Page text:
A Monster Lurking in the Shadows? One Researcher’s Crisis of Representing Class and Gender
Purpose To consider how knowledge about social class is produced in research and how it can become obscured from view through certain empathic practices of representation. Methodology/approach A number of data extracts, generated through participant observation and focus group interviews, are reflexively (re)considered in the chapter. These are drawn from an ethnographic study, previously undertaken by the author with a class of 25 young women in one private, selective girls’ school in the United Kingdom. Findings Social class was found to be silenced in the accounts which resulted from the research. This relative neglect is considered to have resulted from the primacy given to gender in a feminist project; to an over-emphasised sense of empathy and due to the desire to build and maintain respect and rapport. Strategies of empathic identification and representation should not be evaded altogether, but they need to be carefully considered (how and why are they used and to what effect?) and not taken up too readily, so that researchers don’t inadvertently re-inscribe the inequalities they are seeking to eliminate. Originality/value The chapter argues that greater attention needs to be paid to the class-making practices which researchers and participants engage in during and after fieldwork. Social class is brought to the foreground in the analyses presented.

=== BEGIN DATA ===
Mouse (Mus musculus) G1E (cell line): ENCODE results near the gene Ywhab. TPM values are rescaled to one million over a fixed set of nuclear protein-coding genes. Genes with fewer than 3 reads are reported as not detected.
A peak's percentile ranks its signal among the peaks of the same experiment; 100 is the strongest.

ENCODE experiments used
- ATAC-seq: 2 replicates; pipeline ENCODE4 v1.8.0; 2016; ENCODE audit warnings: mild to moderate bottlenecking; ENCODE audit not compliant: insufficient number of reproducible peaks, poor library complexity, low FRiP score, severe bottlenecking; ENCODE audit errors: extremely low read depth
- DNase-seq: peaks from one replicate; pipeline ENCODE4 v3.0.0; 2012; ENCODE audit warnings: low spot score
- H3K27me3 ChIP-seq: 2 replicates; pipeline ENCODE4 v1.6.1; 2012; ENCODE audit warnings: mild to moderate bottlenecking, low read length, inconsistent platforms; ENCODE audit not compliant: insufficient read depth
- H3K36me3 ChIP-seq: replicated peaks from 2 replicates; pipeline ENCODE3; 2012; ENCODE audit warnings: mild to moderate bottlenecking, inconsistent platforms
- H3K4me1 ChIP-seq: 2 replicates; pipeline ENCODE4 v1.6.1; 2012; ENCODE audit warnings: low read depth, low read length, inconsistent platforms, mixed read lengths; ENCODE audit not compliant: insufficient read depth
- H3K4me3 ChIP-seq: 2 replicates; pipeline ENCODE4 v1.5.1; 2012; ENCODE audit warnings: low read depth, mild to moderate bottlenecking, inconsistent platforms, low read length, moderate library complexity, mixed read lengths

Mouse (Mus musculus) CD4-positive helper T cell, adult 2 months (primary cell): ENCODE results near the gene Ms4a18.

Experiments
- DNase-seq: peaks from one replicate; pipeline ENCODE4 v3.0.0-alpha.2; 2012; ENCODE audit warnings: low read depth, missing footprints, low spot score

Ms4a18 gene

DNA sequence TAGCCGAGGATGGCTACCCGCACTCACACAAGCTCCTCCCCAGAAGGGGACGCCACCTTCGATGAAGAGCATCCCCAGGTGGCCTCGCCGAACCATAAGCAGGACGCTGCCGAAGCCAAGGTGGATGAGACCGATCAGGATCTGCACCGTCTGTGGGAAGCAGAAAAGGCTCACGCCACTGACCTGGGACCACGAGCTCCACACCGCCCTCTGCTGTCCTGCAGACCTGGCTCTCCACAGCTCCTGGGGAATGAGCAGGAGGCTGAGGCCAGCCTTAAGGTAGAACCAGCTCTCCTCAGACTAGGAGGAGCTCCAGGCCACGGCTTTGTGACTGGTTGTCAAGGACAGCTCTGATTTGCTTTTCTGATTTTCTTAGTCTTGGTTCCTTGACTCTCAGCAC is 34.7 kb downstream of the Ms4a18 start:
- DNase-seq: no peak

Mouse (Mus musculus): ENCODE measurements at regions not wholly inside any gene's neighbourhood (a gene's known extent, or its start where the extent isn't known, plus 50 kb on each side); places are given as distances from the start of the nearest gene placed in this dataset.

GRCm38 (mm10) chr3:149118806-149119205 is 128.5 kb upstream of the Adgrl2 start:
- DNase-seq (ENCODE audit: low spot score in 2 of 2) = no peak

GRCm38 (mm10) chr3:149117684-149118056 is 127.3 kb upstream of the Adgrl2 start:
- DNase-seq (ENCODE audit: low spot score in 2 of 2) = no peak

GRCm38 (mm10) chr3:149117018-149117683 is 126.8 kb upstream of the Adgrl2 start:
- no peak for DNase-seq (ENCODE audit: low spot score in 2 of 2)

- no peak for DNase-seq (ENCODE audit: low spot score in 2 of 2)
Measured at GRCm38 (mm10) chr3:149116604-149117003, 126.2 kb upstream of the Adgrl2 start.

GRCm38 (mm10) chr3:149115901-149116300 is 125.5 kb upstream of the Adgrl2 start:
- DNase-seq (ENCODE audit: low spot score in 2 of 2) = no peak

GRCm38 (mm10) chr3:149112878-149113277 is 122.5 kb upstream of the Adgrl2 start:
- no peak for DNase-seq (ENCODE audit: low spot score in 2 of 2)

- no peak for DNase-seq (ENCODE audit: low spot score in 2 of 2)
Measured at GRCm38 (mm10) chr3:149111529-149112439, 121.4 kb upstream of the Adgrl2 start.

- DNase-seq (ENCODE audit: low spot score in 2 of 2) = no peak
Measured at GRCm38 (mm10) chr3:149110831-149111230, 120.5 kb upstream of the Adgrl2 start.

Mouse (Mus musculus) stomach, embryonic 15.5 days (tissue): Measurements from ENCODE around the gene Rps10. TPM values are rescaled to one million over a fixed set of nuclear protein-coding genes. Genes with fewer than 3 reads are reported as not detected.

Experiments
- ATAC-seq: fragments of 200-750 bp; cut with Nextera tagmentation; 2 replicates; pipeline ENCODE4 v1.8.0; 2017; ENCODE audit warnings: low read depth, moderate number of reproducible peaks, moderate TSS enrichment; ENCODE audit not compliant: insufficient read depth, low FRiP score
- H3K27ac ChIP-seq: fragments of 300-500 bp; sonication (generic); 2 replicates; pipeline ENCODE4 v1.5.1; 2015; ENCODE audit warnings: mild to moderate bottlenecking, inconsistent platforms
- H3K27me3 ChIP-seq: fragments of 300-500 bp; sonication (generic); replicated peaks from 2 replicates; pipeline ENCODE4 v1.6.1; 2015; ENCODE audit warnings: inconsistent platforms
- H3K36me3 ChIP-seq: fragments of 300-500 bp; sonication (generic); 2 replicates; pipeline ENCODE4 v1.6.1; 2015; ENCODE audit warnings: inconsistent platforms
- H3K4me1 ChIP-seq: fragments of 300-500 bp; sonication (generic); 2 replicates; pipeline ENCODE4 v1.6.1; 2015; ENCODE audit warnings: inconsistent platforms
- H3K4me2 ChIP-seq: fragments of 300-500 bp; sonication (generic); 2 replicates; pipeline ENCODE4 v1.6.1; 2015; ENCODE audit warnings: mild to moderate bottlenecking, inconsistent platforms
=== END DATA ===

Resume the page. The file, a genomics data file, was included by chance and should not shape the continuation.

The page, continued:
ESRC Small Grant RES-000-22-2944 Economic and Social Research Council
This is the author accepted manuscript. The final version is available from the publisher via the DOI in this record.
Alexandra Allan , (2016), A Monster Lurking in the Shadows? One Researcher’s Crisis of Representing Class and Gender, in Michael R. M. Ward (ed.) Gender Identity and Research Relationships (Studies in Qualitative Methodology, Volume 14) Emerald Group Publishing Limited, pp.65 - 83
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